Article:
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Workplace discrimination being replaced by wage and hour lawsuits

When many people in New York City think about employment law, they may think of workplace discrimination. Although workplace discrimination is still a serious problem in even some of the biggest companies, a 2011 ruling by the Supreme Court has made it much harder for workers to file class-action lawsuits based on workplace discrimination. That doesn't mean that wronged employees can't still receive compensation for discriminatory practices, just that they may have to work a little harder to win them.

With that being said, The Wall Street Journal reports that there has been a shift away from workplace discrimination lawsuits toward wage and hour claims. Many employees are filing lawsuits claiming that their employers have withheld overtime pay; have misclassified them, which means they are receiving less money than they should; or that their employers just aren't paying them their hourly wage or salary. Like workplace discrimination lawsuits, wage and hour lawsuits can hold employers responsible for shortchanging their employees.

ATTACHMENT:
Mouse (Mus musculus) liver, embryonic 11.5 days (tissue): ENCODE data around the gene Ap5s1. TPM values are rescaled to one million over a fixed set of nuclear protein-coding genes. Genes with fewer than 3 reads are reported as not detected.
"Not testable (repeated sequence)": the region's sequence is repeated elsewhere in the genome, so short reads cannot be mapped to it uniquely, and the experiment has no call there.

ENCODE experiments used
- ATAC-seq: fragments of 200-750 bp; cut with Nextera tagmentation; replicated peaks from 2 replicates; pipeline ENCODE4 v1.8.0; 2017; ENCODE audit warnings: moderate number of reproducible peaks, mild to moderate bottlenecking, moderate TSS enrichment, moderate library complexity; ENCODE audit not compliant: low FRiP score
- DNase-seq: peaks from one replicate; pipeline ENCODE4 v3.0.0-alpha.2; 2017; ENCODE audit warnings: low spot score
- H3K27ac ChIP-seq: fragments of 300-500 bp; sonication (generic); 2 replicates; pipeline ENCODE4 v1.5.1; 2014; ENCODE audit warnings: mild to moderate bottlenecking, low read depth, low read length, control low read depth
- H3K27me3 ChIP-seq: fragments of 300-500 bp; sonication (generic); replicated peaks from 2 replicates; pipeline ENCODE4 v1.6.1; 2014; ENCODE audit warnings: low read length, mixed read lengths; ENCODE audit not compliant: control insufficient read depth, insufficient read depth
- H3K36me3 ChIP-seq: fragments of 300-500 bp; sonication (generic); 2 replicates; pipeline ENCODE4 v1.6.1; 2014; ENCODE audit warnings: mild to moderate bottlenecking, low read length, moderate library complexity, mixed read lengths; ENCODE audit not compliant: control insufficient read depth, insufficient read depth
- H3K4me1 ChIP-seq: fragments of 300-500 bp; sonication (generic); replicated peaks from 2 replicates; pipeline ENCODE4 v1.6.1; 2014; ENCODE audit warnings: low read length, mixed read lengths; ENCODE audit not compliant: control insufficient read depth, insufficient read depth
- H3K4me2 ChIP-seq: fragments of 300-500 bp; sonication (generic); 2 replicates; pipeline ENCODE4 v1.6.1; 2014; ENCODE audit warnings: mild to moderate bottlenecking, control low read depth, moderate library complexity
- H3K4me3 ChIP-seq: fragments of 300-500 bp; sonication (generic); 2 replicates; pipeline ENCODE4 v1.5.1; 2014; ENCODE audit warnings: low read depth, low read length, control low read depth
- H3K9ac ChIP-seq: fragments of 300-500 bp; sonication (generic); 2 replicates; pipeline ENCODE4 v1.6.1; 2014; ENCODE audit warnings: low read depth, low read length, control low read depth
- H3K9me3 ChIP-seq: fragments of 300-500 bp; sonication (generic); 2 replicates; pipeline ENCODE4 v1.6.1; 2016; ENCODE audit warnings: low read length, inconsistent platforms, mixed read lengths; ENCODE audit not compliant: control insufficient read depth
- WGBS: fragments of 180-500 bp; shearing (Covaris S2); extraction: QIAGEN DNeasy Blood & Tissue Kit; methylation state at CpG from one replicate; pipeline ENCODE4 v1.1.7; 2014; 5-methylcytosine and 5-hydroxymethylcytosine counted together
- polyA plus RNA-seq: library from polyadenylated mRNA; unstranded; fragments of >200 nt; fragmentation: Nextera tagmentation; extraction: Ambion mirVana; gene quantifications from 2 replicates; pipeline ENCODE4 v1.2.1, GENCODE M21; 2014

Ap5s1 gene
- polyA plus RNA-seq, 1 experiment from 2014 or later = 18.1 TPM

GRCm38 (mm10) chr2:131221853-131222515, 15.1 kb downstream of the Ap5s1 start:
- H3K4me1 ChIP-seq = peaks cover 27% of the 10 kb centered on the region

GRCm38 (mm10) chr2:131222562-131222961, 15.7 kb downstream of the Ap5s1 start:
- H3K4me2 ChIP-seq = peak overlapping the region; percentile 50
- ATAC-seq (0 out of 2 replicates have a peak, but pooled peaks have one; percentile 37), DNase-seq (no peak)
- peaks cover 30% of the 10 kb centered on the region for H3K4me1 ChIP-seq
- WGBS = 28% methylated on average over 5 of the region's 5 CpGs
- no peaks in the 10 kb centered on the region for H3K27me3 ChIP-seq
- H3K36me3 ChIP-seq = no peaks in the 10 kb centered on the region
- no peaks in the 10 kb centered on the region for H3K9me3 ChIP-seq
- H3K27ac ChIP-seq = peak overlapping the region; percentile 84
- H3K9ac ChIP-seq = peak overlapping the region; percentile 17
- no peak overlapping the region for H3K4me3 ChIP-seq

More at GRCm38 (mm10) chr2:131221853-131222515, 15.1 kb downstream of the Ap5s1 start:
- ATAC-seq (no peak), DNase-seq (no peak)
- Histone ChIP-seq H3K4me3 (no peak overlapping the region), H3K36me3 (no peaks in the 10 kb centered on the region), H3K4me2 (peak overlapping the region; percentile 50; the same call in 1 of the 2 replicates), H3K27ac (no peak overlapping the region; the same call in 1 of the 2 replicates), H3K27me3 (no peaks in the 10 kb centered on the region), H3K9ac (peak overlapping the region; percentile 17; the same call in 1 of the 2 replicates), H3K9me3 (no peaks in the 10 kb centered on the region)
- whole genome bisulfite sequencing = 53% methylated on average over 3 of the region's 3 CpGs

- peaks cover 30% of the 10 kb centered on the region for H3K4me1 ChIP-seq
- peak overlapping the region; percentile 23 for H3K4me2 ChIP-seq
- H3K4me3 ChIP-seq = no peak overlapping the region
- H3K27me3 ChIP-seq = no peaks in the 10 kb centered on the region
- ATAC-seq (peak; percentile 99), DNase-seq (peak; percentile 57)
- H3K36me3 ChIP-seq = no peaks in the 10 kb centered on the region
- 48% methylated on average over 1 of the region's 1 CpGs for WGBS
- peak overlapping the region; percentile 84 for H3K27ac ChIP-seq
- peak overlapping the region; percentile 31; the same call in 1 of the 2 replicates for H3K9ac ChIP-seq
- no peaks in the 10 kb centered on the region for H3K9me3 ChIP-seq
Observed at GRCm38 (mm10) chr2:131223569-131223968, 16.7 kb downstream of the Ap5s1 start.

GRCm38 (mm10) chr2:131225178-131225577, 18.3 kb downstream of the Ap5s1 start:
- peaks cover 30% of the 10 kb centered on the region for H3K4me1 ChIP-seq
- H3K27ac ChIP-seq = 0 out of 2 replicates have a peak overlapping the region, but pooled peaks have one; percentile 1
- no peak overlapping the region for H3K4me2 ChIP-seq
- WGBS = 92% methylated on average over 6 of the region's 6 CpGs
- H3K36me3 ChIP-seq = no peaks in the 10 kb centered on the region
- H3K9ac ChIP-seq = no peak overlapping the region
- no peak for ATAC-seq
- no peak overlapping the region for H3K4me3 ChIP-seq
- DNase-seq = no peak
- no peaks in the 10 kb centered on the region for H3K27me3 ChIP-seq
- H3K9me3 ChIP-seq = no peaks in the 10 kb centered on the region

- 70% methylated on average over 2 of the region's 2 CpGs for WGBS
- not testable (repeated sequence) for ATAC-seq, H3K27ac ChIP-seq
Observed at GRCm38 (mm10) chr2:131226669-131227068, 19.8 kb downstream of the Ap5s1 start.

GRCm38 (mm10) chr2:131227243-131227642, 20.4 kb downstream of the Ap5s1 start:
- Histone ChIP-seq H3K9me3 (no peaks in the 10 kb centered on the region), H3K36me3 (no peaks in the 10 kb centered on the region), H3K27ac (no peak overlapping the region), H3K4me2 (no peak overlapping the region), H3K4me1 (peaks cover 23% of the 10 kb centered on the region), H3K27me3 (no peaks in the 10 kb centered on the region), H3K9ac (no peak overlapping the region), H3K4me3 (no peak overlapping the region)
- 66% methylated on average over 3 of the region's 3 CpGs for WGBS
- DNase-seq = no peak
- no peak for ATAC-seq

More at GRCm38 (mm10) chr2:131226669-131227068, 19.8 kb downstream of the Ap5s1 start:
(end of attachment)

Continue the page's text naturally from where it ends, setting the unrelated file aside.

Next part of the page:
According to one labor and employment professional, there were approximately 10 percent more wage and hour lawsuits filed in 2013 than in 2012. And with relatively friendly laws to workers in New York, it is unlikely that this increase in wage and hour claims is going to change anytime soon.

Like any kind of employment lawsuit, however, wage and hour lawsuits can be quite complex. They may be won on complex arguments about relatively narrow definitions or through a focused review of accounts and hours. Working with an employment lawyer is one way to put the best case forward and to hold an employer responsible for wronging an employee.

Source: The Wall Street Journal, "Law 2014: Within Employment Discrimination, It's a Wage-and-Hour World," Ashby Jones, Dec. 30, 2014

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